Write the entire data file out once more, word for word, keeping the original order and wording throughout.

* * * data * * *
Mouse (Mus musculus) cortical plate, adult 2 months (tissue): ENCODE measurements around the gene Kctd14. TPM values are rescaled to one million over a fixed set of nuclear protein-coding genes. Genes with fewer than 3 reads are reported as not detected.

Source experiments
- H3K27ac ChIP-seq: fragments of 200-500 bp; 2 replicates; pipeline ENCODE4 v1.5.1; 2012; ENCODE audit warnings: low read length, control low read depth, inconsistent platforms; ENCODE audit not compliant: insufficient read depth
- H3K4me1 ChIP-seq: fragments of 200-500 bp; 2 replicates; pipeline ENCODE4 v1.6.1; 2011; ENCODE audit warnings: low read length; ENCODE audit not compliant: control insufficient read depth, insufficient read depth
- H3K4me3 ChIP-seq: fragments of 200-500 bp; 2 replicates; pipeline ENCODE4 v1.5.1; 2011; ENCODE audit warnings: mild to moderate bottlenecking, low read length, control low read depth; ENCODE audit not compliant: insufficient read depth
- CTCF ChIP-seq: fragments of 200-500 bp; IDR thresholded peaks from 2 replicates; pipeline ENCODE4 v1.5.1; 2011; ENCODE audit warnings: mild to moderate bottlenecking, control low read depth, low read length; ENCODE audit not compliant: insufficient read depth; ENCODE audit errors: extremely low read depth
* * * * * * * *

Mouse (Mus musculus) cortical plate, adult 2 months (tissue): ENCODE measurements around the gene Kctd14. TPM values are rescaled to one million over a fixed set of nuclear protein-coding genes. Genes with fewer than 3 reads are reported as not detected.

Source experiments
- H3K27ac ChIP-seq: fragments of 200-500 bp; 2 replicates; pipeline ENCODE4 v1.5.1; 2012; ENCODE audit warnings: low read length, control low read depth, inconsistent platforms; ENCODE audit not compliant: insufficient read depth
- H3K4me1 ChIP-seq: fragments of 200-500 bp; 2 replicates; pipeline ENCODE4 v1.6.1; 2011; ENCODE audit warnings: low read length; ENCODE audit not compliant: control insufficient read depth, insufficient read depth
- H3K4me3 ChIP-seq: fragments of 200-500 bp; 2 replicates; pipeline ENCODE4 v1.5.1; 2011; ENCODE audit warnings: mild to moderate bottlenecking, low read length, control low read depth; ENCODE audit not compliant: insufficient read depth
- CTCF ChIP-seq: fragments of 200-500 bp; IDR thresholded peaks from 2 replicates; pipeline ENCODE4 v1.5.1; 2011; ENCODE audit warnings: mild to moderate bottlenecking, control low read depth, low read length; ENCODE audit not compliant: insufficient read depth; ENCODE audit errors: extremely low read depth